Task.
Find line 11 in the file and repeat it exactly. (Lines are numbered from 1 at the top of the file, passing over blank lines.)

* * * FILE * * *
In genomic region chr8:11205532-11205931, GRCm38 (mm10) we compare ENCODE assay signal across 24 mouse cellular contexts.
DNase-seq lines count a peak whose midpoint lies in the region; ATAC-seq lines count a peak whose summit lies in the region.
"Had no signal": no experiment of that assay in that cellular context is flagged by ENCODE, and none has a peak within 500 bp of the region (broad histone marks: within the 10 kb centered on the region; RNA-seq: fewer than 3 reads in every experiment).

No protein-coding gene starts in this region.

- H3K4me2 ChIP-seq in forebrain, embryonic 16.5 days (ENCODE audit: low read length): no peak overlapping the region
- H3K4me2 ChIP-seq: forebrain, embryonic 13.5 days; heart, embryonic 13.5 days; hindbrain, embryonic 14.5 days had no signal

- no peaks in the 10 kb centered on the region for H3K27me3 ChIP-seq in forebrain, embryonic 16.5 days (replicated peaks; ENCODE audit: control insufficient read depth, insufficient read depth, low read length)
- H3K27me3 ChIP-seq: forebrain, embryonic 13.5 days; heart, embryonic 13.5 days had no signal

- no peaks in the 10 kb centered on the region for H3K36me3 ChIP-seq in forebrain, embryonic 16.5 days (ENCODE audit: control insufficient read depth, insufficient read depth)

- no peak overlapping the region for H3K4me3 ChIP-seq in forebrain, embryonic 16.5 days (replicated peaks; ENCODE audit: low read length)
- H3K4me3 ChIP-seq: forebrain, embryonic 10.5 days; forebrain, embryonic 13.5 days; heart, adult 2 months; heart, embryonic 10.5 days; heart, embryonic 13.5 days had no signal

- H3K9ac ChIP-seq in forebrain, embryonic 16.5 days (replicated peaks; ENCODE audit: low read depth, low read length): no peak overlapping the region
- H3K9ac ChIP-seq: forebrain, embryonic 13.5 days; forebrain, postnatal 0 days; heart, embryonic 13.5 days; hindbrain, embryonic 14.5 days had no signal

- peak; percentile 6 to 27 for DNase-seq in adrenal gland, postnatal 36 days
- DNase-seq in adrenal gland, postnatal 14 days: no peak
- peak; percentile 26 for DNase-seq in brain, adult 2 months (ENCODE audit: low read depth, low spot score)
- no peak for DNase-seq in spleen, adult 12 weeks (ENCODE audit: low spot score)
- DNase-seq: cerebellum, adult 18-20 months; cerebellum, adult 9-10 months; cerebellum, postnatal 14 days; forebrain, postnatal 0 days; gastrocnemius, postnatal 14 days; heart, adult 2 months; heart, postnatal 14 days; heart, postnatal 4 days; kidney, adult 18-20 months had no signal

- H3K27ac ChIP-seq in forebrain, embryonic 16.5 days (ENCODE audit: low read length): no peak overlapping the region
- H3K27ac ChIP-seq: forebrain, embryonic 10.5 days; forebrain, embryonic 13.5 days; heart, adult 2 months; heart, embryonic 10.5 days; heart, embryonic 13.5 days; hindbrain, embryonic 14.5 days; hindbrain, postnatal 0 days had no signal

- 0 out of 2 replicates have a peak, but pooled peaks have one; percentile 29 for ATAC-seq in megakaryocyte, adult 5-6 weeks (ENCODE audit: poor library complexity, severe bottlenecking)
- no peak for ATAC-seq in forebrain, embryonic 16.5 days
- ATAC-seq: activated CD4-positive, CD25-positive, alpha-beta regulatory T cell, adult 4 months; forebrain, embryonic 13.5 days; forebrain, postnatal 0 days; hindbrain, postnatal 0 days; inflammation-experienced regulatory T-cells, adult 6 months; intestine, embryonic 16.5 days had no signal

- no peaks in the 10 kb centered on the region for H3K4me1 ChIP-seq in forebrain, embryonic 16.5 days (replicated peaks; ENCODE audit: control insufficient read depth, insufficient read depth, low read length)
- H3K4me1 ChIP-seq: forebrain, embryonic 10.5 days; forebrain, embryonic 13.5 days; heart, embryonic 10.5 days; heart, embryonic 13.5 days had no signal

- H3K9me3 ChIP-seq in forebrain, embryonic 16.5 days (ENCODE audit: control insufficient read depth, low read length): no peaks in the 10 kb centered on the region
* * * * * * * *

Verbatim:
- H3K4me3 ChIP-seq: forebrain, embryonic 10.5 days; forebrain, embryonic 13.5 days; heart, adult 2 months; heart, embryonic 10.5 days; heart, embryonic 13.5 days had no signal